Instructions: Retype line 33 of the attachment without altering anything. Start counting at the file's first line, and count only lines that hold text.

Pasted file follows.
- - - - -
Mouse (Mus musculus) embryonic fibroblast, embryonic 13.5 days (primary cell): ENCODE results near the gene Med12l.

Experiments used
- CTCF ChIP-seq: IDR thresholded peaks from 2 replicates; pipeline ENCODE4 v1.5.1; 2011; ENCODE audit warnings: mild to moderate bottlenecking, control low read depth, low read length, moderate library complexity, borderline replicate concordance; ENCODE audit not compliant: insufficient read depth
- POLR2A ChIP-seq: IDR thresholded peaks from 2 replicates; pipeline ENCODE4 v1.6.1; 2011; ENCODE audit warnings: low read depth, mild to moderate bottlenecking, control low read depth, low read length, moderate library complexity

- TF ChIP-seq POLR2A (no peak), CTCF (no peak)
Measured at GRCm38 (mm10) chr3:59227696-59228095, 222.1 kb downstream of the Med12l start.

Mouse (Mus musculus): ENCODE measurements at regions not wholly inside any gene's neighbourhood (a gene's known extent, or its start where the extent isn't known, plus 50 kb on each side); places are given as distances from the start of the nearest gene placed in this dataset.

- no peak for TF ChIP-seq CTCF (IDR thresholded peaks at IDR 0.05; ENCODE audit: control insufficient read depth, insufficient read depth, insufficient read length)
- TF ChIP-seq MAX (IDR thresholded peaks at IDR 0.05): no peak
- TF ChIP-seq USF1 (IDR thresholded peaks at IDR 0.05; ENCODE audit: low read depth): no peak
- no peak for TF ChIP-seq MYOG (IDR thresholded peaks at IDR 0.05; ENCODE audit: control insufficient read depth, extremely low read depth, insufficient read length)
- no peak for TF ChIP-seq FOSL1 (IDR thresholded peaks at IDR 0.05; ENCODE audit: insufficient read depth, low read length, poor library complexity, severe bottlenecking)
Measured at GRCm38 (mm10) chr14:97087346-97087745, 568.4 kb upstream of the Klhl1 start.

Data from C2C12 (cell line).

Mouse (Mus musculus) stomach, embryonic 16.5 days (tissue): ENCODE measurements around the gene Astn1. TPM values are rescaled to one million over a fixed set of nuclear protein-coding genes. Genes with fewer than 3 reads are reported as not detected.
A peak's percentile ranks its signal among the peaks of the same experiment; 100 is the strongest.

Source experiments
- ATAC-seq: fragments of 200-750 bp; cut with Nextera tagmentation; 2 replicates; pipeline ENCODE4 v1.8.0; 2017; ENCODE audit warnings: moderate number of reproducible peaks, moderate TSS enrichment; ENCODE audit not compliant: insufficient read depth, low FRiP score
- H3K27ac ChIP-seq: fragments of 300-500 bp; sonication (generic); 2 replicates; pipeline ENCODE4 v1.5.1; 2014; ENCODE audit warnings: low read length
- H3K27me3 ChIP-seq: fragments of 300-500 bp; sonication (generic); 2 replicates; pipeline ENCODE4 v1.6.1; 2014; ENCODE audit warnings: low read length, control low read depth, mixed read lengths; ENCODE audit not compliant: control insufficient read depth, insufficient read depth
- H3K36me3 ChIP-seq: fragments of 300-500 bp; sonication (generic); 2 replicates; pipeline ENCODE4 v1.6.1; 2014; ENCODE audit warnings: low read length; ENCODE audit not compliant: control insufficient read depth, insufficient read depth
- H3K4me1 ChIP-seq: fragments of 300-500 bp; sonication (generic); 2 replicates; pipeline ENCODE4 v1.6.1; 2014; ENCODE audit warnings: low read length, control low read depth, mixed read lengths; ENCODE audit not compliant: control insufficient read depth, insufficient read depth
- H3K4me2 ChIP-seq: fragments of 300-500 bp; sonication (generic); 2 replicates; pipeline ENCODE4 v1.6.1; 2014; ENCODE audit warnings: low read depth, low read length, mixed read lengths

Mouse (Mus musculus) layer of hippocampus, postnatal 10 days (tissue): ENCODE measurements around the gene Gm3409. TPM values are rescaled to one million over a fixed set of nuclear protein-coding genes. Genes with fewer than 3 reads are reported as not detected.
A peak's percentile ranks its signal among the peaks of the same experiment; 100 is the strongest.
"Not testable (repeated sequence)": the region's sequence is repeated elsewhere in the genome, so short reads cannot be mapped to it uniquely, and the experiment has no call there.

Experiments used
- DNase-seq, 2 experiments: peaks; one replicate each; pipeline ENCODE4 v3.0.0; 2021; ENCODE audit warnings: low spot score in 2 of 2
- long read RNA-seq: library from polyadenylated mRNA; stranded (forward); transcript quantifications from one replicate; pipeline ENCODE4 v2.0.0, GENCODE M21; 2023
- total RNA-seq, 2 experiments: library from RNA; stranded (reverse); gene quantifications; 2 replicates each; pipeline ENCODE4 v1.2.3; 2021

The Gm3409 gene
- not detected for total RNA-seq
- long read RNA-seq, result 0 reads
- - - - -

- long read RNA-seq, result 0 reads